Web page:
Due to the limited efforts to translate modern literature to win prizes, traditional literature has been ignored. They are not translated into English despite their timeless and universal values. "How can you win a Nobel Prize for Literature? First intellectuals in France or Germany or Italy should grow up reading translations into perfect French, German and Italian of Korean classic writing and literature, and feel that Korea has a deep tradition (as they feel about Chinese and Japanese literature which has been translated carefully). Then they can turn to modern literature and feel it has real depth to it."

The professor points out that the biggest problem in Korea is that Koreans think their culture is just for their own enjoyment. They act as if it is strange or even funny if non-Koreans try to follow Korean traditional practices, which is short-sighted and deeply damaging to Korea, he said.

The book also highlights that Korea should take more responsibility toward other developing countries. "Nations around the world are benchmarking Korea. What Korea does profoundly influences other nations. For Korea to be a leader means it should set a model for others. So when foreigners come to visit, or to study, they find inspiration here," he said.

For example, if Koreans care about the environment, are not wasteful and show an interest in culture and spiritual issues, people from other countries will follow the model Korean set up.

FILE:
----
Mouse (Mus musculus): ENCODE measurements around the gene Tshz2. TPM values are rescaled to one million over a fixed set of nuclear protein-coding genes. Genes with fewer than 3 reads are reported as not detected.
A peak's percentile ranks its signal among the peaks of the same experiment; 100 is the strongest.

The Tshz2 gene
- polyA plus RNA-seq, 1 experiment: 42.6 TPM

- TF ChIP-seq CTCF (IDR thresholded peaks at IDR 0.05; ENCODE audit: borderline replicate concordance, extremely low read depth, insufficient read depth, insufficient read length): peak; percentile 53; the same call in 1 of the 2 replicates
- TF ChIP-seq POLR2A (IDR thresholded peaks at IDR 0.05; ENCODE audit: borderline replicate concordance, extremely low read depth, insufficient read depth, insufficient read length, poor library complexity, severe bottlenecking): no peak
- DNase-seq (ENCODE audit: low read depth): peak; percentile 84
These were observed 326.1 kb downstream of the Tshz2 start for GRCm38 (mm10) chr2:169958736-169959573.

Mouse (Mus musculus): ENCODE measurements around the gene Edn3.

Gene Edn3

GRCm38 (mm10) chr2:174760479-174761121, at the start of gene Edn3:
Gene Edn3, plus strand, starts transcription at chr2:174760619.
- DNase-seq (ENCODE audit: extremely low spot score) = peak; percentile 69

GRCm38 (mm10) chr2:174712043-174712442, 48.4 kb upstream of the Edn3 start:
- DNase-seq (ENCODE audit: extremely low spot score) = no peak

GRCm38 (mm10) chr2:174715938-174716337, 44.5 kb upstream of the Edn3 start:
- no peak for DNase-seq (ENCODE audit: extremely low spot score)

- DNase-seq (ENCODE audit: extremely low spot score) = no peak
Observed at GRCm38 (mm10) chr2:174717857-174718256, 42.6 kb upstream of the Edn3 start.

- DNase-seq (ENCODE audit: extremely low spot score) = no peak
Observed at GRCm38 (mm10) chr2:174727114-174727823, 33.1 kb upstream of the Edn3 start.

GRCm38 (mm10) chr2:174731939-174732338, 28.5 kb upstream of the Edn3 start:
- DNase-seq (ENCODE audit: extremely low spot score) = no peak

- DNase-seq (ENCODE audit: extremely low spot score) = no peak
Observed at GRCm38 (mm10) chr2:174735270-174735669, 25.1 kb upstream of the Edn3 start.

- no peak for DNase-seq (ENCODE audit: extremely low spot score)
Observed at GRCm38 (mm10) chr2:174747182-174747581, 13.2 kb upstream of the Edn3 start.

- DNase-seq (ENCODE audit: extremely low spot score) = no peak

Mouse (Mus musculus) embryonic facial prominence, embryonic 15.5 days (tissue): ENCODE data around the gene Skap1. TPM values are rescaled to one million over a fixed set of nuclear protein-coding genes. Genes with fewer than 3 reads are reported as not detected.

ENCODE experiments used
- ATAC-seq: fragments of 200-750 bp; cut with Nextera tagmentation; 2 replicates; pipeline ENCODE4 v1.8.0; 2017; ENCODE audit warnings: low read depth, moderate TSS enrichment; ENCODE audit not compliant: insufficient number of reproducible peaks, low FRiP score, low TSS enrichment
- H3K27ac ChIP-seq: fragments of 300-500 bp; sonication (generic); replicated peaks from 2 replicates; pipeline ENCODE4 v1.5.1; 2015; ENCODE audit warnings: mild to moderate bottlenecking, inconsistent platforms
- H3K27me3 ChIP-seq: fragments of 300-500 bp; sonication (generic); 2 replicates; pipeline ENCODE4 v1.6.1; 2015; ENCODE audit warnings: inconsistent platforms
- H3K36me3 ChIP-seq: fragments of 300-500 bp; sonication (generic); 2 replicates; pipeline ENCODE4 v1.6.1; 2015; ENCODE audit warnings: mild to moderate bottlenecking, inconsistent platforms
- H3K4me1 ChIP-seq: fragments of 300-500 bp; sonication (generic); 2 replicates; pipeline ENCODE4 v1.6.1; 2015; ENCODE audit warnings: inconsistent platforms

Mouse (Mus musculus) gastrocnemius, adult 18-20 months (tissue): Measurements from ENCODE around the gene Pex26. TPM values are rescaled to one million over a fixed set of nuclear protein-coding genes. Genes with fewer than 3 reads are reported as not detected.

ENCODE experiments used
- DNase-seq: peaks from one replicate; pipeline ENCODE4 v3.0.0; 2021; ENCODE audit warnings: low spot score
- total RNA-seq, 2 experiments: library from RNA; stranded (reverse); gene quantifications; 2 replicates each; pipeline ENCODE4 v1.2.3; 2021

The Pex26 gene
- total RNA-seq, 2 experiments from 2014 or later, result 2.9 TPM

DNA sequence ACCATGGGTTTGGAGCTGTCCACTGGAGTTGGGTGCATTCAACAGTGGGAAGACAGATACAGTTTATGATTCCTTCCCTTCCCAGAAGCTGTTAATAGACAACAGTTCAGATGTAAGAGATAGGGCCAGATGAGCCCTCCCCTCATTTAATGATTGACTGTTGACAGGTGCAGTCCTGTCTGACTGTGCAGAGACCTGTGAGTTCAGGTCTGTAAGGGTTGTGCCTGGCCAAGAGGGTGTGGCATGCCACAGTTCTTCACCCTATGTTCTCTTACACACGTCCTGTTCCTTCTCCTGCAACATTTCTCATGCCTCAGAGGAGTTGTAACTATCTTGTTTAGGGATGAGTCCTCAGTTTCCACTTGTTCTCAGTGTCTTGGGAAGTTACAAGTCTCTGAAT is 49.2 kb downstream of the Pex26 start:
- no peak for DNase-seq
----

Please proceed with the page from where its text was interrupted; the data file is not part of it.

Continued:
"What Koreans do today is not just about Korea, it is about the world. This new importance of Korea is not something to be proud of, it is a deep responsibility to the world," he said.

Concerning hallyu, the professor said that it creates part of global culture but suffers from commercial exploitation.

"Korea's hallyu seems freer, lighter, more creative and more accessible for many people around the world. But it has been ruthlessly commercialized and made into a vehicle for mindless consumption. ‘Gangnam Style' is perhaps the best example of this trend. The song was a global hit, and that was good, but it cheapened hallyu overall. The answer is for hallyu to adapt an altruistic and pure goal," he said.

For making a better world, not about consumption, Koreans should completely change direction at this point. "I also think that if Koreans think in terms of hallyu as a national brand, they are crippling it from the beginning. Hallyu can only go global if it can be something everyone can participate in, not just something that is Korean."